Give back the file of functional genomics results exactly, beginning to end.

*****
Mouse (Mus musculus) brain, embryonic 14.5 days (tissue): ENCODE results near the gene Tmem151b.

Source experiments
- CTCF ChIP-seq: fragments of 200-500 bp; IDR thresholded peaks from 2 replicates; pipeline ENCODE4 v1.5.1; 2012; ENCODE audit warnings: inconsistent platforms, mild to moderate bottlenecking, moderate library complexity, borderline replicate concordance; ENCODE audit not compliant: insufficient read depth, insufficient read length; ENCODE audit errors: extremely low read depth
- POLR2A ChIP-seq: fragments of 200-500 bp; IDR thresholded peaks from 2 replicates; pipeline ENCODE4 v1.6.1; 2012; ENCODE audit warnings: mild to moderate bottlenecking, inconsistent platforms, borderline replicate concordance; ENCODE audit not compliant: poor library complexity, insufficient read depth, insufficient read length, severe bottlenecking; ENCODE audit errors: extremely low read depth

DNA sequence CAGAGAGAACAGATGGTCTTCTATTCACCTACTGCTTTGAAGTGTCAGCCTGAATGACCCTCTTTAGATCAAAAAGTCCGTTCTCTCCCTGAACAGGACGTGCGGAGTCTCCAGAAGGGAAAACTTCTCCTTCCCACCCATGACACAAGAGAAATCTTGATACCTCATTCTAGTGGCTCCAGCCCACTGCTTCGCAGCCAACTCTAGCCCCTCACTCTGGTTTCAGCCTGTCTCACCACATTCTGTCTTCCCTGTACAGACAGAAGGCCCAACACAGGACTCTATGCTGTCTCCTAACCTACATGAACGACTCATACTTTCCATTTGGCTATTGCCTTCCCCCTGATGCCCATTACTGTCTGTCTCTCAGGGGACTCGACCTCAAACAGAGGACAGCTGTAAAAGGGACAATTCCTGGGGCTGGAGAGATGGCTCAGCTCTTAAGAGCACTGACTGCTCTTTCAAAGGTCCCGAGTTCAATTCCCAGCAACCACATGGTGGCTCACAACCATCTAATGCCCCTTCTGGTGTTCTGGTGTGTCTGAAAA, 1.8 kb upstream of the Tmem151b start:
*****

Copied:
Mouse (Mus musculus) brain, embryonic 14.5 days (tissue): ENCODE results near the gene Tmem151b.

Source experiments
- CTCF ChIP-seq: fragments of 200-500 bp; IDR thresholded peaks from 2 replicates; pipeline ENCODE4 v1.5.1; 2012; ENCODE audit warnings: inconsistent platforms, mild to moderate bottlenecking, moderate library complexity, borderline replicate concordance; ENCODE audit not compliant: insufficient read depth, insufficient read length; ENCODE audit errors: extremely low read depth
- POLR2A ChIP-seq: fragments of 200-500 bp; IDR thresholded peaks from 2 replicates; pipeline ENCODE4 v1.6.1; 2012; ENCODE audit warnings: mild to moderate bottlenecking, inconsistent platforms, borderline replicate concordance; ENCODE audit not compliant: poor library complexity, insufficient read depth, insufficient read length, severe bottlenecking; ENCODE audit errors: extremely low read depth

DNA sequence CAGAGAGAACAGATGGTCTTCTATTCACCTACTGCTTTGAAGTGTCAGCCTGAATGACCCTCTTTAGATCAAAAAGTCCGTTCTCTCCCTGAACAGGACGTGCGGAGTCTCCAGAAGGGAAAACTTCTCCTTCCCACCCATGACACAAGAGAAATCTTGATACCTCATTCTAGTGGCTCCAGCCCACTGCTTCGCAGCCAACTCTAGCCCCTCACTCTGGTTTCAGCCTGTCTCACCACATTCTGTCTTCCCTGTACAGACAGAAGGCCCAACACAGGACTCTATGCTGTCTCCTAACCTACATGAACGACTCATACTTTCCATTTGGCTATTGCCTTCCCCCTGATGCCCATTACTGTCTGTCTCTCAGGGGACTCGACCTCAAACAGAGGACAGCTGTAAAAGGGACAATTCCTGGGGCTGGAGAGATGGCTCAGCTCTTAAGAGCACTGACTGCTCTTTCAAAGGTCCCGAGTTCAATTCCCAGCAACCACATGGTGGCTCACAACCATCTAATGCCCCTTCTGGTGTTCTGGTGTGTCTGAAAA, 1.8 kb upstream of the Tmem151b start: